+++ Innovation Fund blog series (part 5) +++ Calculating greenhouse gas savings is a core topic of the Innovation Fund. This is because the EU programme is about promoting innovative projects with high greenhouse gas (GHG) savings potential. The projects supported by the Innovation Fund are intended to help the EU achieve its goal of climate neutrality by 2045. The calculated savings can also be referred to as the "CO2 handprint", as the ecological handprint does not consider the negative GHG footprint of the project, but rather the positive impact of the CO2 savings. The larger the handprint, the better.


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In this blog article, you will learn how GHG savings are calculated and what to look out for when applying the Innovation Fund's specific calculation methodology, which is mandatory to follow.


Greenhouse gases and climate neutrality

Carbon dioxide (CO2) accounts for the largest share of global greenhouse gas emissions, closely followed by methane (CH4) and nitrous oxide (N2O). A balance between GHG emissions and GHG uptake (e.g. CO2 uptake by forests) is referred to as climate neutrality.




Handprint vs. footprint

The familiar CO2 footprint (or GHG footprint to be precise) measures the GHG emissions associated with a product or the activities of a project or company. In recent years, the handprint has developed in parallel, which generally speaking describes a change in GHG emissions, for example the installation of a solar system leads to a reduction in the CO2 footprint of a company, the amount of the reduction corresponds to the CO2 handprint of the measure.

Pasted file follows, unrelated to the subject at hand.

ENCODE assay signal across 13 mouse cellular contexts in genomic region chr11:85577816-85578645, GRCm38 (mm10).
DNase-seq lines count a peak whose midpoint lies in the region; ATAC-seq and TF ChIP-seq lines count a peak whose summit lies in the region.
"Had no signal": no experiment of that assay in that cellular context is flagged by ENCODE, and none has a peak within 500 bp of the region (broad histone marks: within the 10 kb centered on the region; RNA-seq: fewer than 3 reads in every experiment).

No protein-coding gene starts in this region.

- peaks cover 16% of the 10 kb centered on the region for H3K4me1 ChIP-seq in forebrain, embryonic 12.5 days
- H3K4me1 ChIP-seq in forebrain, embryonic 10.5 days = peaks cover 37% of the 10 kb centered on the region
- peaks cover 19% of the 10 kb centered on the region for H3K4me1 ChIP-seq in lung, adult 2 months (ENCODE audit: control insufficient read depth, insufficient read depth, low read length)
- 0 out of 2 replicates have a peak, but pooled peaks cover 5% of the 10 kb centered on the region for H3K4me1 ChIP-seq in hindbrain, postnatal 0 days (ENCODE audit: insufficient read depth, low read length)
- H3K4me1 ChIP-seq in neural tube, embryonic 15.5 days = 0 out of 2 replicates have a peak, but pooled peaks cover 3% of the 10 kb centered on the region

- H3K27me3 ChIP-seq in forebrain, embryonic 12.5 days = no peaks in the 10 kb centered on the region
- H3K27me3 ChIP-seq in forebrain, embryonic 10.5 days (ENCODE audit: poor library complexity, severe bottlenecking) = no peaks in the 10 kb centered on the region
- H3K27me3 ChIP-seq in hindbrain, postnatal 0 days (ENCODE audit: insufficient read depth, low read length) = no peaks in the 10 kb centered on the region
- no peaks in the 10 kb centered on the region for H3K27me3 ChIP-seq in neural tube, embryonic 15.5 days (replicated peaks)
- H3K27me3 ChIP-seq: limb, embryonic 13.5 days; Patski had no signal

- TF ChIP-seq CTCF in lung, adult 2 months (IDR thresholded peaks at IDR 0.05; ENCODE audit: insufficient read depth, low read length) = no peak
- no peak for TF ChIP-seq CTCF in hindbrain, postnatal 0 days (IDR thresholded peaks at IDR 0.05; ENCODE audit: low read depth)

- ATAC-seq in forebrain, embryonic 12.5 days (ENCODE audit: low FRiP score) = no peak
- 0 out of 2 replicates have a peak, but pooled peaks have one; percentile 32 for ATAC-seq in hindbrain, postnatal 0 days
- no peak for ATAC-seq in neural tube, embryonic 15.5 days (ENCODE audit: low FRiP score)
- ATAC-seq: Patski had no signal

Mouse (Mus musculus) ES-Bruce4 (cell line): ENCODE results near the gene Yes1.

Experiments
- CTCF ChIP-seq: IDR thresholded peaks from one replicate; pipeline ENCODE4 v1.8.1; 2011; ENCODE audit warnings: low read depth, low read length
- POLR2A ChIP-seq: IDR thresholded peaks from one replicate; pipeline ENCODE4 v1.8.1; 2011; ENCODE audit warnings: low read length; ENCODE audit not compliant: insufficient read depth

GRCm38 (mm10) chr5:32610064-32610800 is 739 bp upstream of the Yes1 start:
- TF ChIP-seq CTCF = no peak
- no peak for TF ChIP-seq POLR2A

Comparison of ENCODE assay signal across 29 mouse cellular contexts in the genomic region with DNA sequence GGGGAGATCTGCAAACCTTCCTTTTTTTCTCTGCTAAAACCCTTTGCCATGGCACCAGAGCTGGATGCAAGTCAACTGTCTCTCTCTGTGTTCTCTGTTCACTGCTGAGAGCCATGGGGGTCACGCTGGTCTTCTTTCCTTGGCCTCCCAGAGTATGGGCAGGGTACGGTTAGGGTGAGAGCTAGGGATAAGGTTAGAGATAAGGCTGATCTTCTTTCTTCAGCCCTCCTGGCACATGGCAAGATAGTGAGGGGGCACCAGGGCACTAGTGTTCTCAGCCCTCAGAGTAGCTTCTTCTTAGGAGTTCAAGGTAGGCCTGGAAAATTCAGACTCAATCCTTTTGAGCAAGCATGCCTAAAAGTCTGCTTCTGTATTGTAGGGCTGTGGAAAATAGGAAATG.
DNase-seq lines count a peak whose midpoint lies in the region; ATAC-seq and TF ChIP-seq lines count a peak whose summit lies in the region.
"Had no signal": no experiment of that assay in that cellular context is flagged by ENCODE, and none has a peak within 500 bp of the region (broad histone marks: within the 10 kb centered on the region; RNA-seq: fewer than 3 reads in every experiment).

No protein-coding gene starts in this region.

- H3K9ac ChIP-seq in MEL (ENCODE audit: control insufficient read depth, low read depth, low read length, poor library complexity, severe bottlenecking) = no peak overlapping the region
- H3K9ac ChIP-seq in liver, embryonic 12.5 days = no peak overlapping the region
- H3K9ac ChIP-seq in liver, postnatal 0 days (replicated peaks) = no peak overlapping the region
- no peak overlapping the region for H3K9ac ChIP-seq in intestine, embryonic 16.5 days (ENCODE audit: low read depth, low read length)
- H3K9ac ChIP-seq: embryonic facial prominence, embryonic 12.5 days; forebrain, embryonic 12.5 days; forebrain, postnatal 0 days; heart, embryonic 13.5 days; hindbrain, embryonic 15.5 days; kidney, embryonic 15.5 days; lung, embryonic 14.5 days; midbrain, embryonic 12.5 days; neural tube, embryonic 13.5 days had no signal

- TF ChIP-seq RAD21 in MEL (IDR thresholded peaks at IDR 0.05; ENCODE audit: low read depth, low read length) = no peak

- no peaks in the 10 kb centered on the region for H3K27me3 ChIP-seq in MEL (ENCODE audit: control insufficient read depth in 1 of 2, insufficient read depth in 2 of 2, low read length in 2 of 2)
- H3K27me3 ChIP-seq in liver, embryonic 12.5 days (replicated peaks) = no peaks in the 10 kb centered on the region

How is the greenhouse gas saving calculated?

As the focus is on the savings potential, the project scenario (Proj) is always compared with a reference scenario (Ref). The first ten years after the start of production ("entry into operation") are assumed as the time frame. Measurement is in CO2 equivalents (CO2e). Two assessment indicators are calculated from the footprints of the two scenarios:

1. The absolute GHG saving (abs) results from the difference between the reference and project scenarios and thus corresponds to the project's handprint.


2. The second indicator used is the relative GHG saving (rel), which is calculated from the ratio between the absolute saving and the reference emissions.


The following example shows the motivation for using two indicators instead of just one. Two projects with an absolute saving of 100 t CO2e can achieve significantly different relative savings depending on their reference emissions and project emissions. At the same time, two projects that both achieve a relative saving of 100 % can achieve different absolute savings:


GHG emissions in the reference scenario

GHG emissions in the project scenario

Absolute savings

Relative savings

Fall A

1.000 t CO2e

900 t CO2e

100 t CO2e

10 %

Fall B

100 t CO2e

0 t CO2e

100 t CO2e

100 %

Fall C

1.000 t CO2e

0 t CO2e

1.000 t CO2e

100 %


The two evaluation indicators thus show the GHG savings potential from two perspectives: projects should achieve high absolute savings and at the same time have a high relative savings potential compared to the reference scenario.

To determine the GHG emissions in the reference scenario, the main product(s) should first be determined. These are all products that account for a large proportion of sales revenue. All other products count as by-products. The corresponding emission factors must then be applied to the main products in accordance with the calculation methodology. For energy-intensive industries (e.g. steel, aluminium, cement, chemicals), for example, these are the ETS Product Benchmarks.